As part of the worldwide Study for Monitoring Antimicrobial Resistance Trends (SMART), a total of 3,030 clinical isolates of Gram-negative bacilli from intra-abdominal infections were collected from 43 hospital centres from 13 European countries during 2008. Of 51 species, the most commonly isolated species were Escherichia coli (49.3%), followed by Klebsiella pneumoniae (10.5%) and Pseudomonas aeruginosa (8.6%). Respectively, 17.9%, 11.6%, 5.5% and 4.5% of K. pneumoniae, E. coli, Proteus mirabilis and K. oxytoca were extended-spectrum beta-lactamase (ESBL)-positive. All isolates were tested using a panel of 12 antimicrobial agents, and susceptibilities were determined using European Committee on Antimicrobial Susceptibility Testing (EUCAST) clinical breakpoints. The most active agents against the study isolates (including those producing ESBLs) were amikacin, ertapenem and imipenem. Overall, with the exception of the carbapenems, most agents exhibited dramatically reduced susceptibilities against ESBL-positive and multi-drug-resistant isolates.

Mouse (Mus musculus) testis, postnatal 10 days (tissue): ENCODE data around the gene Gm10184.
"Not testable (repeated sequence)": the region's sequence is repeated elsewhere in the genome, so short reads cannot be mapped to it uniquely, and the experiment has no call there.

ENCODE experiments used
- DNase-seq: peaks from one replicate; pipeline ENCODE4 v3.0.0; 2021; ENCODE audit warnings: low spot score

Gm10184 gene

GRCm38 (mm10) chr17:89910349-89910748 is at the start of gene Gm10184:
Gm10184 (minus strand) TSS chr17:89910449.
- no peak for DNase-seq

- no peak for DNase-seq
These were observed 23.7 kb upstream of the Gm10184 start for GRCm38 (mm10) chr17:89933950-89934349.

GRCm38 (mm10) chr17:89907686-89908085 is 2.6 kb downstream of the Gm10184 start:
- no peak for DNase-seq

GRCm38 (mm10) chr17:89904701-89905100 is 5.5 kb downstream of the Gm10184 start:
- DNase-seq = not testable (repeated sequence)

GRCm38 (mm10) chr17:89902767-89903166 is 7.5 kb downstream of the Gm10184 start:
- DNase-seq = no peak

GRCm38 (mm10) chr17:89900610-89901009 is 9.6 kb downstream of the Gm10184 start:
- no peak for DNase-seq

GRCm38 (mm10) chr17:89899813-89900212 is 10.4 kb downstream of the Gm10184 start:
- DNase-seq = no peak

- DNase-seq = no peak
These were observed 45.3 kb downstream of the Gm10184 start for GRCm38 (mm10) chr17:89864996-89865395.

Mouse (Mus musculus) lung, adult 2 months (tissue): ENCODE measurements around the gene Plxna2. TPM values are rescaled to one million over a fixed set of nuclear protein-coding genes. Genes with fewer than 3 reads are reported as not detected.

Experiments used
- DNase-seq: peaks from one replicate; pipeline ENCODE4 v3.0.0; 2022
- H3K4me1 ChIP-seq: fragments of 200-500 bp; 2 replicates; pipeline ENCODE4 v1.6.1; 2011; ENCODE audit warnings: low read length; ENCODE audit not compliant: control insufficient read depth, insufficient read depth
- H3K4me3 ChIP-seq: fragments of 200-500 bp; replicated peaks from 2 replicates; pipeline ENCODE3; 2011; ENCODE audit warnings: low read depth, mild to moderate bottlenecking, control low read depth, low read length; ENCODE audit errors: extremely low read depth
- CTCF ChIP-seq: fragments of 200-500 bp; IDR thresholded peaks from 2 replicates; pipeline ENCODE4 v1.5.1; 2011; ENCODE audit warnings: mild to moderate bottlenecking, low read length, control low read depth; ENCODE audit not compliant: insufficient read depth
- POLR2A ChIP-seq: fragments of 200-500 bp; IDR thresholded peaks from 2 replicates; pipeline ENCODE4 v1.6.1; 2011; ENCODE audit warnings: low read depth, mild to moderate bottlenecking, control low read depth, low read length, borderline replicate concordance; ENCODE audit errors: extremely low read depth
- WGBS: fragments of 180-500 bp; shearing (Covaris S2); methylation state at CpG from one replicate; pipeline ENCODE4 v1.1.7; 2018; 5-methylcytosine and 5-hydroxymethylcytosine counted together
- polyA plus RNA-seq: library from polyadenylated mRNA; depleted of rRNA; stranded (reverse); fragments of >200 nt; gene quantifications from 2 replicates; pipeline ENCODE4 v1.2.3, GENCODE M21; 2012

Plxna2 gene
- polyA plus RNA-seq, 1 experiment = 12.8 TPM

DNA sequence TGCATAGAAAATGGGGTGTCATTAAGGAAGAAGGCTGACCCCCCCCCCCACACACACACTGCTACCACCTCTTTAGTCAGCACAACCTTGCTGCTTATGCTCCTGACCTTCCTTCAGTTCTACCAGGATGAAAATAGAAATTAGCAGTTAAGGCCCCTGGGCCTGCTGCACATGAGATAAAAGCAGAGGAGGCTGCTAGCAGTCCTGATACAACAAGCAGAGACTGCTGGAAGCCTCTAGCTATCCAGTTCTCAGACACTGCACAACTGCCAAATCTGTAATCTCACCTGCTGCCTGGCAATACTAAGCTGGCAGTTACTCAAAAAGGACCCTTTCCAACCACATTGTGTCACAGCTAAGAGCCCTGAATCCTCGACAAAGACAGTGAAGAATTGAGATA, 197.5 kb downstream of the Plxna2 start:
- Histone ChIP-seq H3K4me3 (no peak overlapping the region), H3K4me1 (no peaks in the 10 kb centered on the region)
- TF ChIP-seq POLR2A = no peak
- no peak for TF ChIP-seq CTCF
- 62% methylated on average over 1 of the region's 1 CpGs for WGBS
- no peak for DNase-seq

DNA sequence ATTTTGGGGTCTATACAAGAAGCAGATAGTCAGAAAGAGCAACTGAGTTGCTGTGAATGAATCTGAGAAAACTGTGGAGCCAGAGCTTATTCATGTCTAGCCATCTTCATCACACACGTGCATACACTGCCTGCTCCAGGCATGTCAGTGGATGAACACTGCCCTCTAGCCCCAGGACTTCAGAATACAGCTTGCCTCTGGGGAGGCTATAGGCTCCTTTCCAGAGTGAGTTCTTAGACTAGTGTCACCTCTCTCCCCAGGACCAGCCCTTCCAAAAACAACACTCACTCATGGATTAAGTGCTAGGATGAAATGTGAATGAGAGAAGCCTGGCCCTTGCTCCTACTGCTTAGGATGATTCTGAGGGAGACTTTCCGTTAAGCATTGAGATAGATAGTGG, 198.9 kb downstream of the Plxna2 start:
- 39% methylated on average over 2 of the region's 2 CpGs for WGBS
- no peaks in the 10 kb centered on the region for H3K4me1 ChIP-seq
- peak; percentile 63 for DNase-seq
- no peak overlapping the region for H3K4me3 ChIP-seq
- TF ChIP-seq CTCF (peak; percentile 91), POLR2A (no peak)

|Number of pages||7|
|Journal||European Journal of Clinical Microbiology and Infectious Diseases|
|Publication status||Published - Feb 2011|